Molecular Geometry of Boron Trifluoride (BF3)
The molecular formula of boron trifluoride (BF3) indicates that it has one boron (B) atom and three fluorine (F) atoms. Boron is located in Group 13 of the periodic table. It has three valence electrons. Fluorine is located in Group 17 and has seven valence electrons. Fluorine requires one electron to complete its octet and achieve the electron configuration of its nearest inert gas neighbor, neon. Boron and fluorine will combine to form three B-F single covalent bonds. Boron uses all its three valence electrons to bond with the three fluorine atoms, leaving no lone pairs of electrons. Each fluorine atom will have six lone pairs [1-4].
Lewis structure indicates how bonds are formed in BF3. Boron is the least electronegative of the two atoms. So, it will lie at the center of the molecule. Dash lines represent single covalent bonds. Dots on fluorine represent the lone pairs.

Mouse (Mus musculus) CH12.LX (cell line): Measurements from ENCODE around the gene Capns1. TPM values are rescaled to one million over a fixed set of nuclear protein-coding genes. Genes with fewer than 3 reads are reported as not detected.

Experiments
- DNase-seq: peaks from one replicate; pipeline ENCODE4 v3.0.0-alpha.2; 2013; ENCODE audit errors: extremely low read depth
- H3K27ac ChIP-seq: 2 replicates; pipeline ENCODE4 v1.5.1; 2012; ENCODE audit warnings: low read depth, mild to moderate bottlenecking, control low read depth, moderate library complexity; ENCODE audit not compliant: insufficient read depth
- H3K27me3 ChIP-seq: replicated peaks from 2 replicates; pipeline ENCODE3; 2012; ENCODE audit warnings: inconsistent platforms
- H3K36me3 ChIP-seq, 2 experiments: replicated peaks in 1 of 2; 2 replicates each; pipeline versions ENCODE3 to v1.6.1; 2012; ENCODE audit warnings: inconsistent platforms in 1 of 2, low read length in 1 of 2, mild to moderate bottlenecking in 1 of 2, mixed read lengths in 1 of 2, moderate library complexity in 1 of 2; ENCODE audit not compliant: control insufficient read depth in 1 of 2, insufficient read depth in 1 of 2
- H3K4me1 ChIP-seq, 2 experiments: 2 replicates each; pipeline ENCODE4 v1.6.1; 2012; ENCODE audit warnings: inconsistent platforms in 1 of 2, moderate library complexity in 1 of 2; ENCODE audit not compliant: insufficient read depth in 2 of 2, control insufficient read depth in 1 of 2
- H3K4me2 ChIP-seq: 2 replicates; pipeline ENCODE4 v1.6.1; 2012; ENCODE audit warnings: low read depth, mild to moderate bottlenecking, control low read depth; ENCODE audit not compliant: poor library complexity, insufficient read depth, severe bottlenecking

VSEPR theory is used to predict the shape of the BF3 molecule. According to this theory, the central boron atom has a steric number of 3. Boron has three valence atomic orbitals forming three sp2 hybridized orbitals – one 2s and two 2p orbitals. These three hybrid orbitals overlap with fluorine’s 2p orbitals.
The electron geometry of BF3 is trigonal planar. The shape is not distorted because there are no lone pairs on the central boron atom. The molecular geometry is the same as the electron geometry. For a trigonal planar structure, the bond angle is 120°. The VSEPR notation is AX3.